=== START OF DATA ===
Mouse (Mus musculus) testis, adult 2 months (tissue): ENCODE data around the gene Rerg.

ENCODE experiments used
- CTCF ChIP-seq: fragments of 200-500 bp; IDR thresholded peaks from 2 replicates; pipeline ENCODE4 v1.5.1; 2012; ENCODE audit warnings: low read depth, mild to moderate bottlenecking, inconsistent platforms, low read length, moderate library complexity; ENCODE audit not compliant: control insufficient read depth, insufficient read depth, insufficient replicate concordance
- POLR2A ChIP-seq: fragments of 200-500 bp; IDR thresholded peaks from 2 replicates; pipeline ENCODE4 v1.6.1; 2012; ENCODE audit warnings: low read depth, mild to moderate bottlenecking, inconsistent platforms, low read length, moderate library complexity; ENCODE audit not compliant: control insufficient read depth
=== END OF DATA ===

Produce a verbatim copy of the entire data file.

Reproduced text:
Mouse (Mus musculus) testis, adult 2 months (tissue): ENCODE data around the gene Rerg.

ENCODE experiments used
- CTCF ChIP-seq: fragments of 200-500 bp; IDR thresholded peaks from 2 replicates; pipeline ENCODE4 v1.5.1; 2012; ENCODE audit warnings: low read depth, mild to moderate bottlenecking, inconsistent platforms, low read length, moderate library complexity; ENCODE audit not compliant: control insufficient read depth, insufficient read depth, insufficient replicate concordance
- POLR2A ChIP-seq: fragments of 200-500 bp; IDR thresholded peaks from 2 replicates; pipeline ENCODE4 v1.6.1; 2012; ENCODE audit warnings: low read depth, mild to moderate bottlenecking, inconsistent platforms, low read length, moderate library complexity; ENCODE audit not compliant: control insufficient read depth